What is Definite Descriptors Theory?June 26, 2021
Russell has placed discussions of how we use language at the center of philosophical discussions. Some methods developed by Russell were used by philosophers after him. At the forefront of Russell’s influential analyzes is the theory of definite descriptors. Russell, in his article titled “On Denoting”, written in 1905, in a way determined the way analytical philosophy does business.
In this study, Russell focused on how propositions containing certain descriptors can take truth values. Specific descriptors can be defined as groups of words describing a single object. “Physicist who developed the theory of relativity”, “Turkey’s eighth president”, etc. expressions are specific descriptors. The reason why such statements pose a philosophical problem arises when they do not have a specific reference. How to decide whether a proposition containing that phrase is true or false when there is no corresponding individual in the world to an apparently meaningful phrase?
Let’s examine an example given by Russell himself, “The present king of France is bald.” The proposition ostensibly contains a provision about the person to whom the descriptor “modern-day king of France” refers. However, such an individual does not exist. In this case, it is debatable how the proposition can get a truth value. Frege dealt with this problem in his own work and considered these propositions to be meaningful but neither true nor false.
Russell does not accept this solution of Frege. Russell’s own approach is that, in everyday language, certain descriptors apparently refer to an individual, but this problem can be eliminated once the logic of the expressions in question is analyzed. Russell analyzes the proposition in question using the tools of the quantification logic developed by Frege as follows: “There is an x such that x is the present king of France, and none other than x is the present king of France and x is bald.” As can be seen, this expression is a form of proposition with universal affirmation in the domain of a particular quantifier. The first part of the proposition is, “There is an x r such that x is the present king of France, and none other than x is the present king of France.” It contains a condition of existence and uniqueness. Depending on whether the condition of existence in question is met, it can now be decided whether this proposition is true or not. Indeed, Russell decided that this form of proposition is meaningful but wrong.
This analysis of Russell also provides a solution to the paradox that arises from the necessity of referring to the existence of non-existent while talking about the non-existent that Plato draws attention to. Next, we consider how Quine developed his own ontological theory of relativity using this solution.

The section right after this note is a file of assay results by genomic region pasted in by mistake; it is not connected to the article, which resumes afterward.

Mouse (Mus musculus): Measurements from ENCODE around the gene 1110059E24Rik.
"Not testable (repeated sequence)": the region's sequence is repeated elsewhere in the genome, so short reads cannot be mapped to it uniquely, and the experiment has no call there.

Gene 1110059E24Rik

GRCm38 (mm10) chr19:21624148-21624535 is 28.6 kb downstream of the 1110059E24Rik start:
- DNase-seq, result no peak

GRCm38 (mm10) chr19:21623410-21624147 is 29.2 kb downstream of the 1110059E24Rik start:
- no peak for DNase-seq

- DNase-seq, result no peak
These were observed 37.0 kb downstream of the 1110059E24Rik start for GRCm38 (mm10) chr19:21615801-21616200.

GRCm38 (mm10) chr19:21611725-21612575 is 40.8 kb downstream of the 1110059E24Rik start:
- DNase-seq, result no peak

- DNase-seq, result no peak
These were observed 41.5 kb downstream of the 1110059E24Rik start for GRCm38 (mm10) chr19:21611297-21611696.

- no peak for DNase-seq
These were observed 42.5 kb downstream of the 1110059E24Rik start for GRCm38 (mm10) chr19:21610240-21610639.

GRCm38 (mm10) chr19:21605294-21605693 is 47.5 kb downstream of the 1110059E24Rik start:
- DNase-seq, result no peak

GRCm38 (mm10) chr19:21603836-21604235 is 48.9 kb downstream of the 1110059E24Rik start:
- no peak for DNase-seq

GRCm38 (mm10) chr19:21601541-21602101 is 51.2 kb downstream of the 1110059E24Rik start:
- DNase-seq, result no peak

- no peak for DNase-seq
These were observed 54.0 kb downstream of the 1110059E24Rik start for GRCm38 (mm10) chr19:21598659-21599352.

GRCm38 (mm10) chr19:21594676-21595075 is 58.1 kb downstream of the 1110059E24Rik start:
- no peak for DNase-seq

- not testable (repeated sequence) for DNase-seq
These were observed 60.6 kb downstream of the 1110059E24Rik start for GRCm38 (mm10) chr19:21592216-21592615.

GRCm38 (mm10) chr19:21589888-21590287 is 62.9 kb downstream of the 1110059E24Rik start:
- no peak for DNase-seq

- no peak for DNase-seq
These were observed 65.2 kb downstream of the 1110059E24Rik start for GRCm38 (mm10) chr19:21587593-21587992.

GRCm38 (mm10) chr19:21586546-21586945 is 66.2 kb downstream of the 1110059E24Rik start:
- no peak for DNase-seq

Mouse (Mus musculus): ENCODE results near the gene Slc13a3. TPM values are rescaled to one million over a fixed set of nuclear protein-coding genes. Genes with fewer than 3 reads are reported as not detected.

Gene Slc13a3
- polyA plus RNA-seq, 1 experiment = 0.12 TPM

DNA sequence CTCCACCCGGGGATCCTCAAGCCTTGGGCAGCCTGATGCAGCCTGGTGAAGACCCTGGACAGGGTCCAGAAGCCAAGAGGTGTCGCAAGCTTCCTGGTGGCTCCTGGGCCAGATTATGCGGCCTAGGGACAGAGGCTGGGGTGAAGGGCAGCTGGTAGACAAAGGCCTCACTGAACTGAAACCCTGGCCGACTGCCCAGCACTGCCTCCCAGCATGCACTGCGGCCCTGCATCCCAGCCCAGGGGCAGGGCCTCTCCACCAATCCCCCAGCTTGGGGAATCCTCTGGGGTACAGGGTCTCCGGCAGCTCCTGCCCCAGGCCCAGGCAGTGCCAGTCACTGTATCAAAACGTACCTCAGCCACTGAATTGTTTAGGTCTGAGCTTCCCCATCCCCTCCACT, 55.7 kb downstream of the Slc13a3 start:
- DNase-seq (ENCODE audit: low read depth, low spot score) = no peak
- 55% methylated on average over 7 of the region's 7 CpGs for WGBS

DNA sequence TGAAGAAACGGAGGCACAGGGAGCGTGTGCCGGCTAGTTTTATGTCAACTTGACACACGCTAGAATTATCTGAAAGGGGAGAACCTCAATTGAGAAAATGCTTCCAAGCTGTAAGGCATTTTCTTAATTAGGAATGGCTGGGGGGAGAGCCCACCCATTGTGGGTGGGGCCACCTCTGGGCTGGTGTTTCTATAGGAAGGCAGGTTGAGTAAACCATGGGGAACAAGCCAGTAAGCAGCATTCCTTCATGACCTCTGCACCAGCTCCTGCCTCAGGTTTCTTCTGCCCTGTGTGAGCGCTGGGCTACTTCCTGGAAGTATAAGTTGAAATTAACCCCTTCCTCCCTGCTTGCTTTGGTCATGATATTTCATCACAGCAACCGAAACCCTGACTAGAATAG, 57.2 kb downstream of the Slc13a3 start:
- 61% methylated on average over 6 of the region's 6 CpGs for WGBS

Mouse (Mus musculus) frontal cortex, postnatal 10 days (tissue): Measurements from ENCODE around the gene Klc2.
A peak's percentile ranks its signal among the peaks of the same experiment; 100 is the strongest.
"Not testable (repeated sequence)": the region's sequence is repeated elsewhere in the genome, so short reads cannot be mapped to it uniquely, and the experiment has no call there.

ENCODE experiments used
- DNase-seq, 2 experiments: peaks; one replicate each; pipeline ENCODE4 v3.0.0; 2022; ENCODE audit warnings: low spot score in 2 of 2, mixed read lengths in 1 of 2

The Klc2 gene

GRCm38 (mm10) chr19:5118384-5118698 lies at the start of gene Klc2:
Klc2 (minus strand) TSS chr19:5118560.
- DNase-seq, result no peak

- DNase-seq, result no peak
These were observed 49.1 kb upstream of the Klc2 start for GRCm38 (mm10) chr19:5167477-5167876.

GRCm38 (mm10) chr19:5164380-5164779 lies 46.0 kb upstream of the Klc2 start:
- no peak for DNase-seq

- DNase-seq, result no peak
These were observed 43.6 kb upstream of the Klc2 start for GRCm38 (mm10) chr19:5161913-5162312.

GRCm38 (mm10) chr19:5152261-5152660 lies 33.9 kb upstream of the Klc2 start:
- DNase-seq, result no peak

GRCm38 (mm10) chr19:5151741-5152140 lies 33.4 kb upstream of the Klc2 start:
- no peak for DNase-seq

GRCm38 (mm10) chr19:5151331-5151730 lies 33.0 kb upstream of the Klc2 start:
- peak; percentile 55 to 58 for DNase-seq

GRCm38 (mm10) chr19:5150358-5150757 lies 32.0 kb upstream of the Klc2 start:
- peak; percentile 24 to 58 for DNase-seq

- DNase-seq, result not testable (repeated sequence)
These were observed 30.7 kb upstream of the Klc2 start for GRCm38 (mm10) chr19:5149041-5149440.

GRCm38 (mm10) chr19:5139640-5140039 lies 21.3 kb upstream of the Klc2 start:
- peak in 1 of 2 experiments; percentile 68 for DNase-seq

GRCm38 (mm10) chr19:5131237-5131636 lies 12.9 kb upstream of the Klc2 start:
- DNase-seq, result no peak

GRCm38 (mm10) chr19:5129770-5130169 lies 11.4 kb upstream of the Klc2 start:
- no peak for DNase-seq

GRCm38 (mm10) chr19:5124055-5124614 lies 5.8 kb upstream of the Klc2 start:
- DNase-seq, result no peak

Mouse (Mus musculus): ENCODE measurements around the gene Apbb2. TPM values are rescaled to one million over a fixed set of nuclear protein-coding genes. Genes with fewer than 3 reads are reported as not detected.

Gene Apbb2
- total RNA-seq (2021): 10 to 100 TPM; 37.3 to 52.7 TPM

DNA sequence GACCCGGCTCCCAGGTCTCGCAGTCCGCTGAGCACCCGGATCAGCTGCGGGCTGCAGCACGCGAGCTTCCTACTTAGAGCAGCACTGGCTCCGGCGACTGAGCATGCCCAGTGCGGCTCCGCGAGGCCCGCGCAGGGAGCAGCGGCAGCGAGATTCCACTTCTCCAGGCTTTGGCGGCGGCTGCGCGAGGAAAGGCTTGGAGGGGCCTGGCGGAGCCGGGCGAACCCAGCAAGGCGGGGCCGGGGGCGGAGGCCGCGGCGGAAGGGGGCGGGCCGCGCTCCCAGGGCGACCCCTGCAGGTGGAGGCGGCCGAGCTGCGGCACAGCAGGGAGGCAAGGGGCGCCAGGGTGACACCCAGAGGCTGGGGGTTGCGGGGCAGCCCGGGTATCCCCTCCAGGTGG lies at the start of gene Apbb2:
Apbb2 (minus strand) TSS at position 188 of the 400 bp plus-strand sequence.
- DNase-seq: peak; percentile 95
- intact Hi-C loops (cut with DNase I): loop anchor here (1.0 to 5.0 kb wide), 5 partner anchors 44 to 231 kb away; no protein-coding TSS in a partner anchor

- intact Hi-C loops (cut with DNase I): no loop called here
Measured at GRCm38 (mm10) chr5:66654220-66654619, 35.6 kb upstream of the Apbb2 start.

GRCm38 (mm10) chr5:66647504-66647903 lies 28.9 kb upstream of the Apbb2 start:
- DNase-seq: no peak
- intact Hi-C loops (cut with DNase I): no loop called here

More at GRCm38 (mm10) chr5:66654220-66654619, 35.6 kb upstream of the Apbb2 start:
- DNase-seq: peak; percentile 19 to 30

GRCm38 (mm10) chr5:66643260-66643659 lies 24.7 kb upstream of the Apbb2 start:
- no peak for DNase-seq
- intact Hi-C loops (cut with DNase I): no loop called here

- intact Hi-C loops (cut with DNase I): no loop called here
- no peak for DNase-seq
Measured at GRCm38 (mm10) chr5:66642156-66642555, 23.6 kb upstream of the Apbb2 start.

Russell’s theory of definite descriptors was particularly criticized by Frederick Strawson (1919 – 2006). The main point of Strawson’s criticism is that he does not attribute existence to the references of certain descriptors, but assumes them. If the putative individual in question is not present, the propositional form should be interpreted as neither true nor false. This criticism brought with it the project of developing a three-valued logic.
Russell argues that this analysis also applies to singular nouns. Singular nouns can also be thought of primarily as abbreviations used in place of specific descriptors. For example, the name “Albert Einstein” is like an acronym for specific descriptions such as “physicist who developed the theory of relativity.” Therefore, there will be no problem with propositions taking truth values even when nouns have no references. Russell argues that the only words that legitimately refer to individuals are demonstrative pronouns (this, that, that, etc.) and contextual expressions (now, here, me, etc.). Since the objects to which these expressions refer have to exist in themselves, they do not pose a problem in terms of whether the propositions they contain take truth value or not. While Russell’s analysis of specific descriptors is generally accepted, the interpretation of nouns as specific descriptors has led to controversy.
Prepared by: Sociologist Ömer YILDIRIM
Source: Omer YILDIRIM’s Personal Lecture Notes. Atatürk University Sociology Department 1st Year “Introduction to Philosophy” and 2nd, 3rd, 4th Grade “History of Philosophy” Lecture Notes (Ömer YILDIRIM); Open Education Philosophy Textbook